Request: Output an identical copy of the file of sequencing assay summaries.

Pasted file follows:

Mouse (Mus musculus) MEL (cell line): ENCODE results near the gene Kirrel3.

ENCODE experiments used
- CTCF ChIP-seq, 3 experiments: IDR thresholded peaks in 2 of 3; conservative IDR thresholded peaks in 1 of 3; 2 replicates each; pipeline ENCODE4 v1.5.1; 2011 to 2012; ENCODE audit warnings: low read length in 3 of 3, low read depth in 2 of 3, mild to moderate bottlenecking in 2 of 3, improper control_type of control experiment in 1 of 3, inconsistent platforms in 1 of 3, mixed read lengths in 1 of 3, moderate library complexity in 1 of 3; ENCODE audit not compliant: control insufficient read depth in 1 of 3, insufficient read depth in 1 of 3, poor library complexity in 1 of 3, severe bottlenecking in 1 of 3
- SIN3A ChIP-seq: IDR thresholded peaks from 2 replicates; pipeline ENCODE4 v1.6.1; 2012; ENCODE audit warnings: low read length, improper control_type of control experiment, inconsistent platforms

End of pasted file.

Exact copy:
Mouse (Mus musculus) MEL (cell line): ENCODE results near the gene Kirrel3.

ENCODE experiments used
- CTCF ChIP-seq, 3 experiments: IDR thresholded peaks in 2 of 3; conservative IDR thresholded peaks in 1 of 3; 2 replicates each; pipeline ENCODE4 v1.5.1; 2011 to 2012; ENCODE audit warnings: low read length in 3 of 3, low read depth in 2 of 3, mild to moderate bottlenecking in 2 of 3, improper control_type of control experiment in 1 of 3, inconsistent platforms in 1 of 3, mixed read lengths in 1 of 3, moderate library complexity in 1 of 3; ENCODE audit not compliant: control insufficient read depth in 1 of 3, insufficient read depth in 1 of 3, poor library complexity in 1 of 3, severe bottlenecking in 1 of 3
- SIN3A ChIP-seq: IDR thresholded peaks from 2 replicates; pipeline ENCODE4 v1.6.1; 2012; ENCODE audit warnings: low read length, improper control_type of control experiment, inconsistent platforms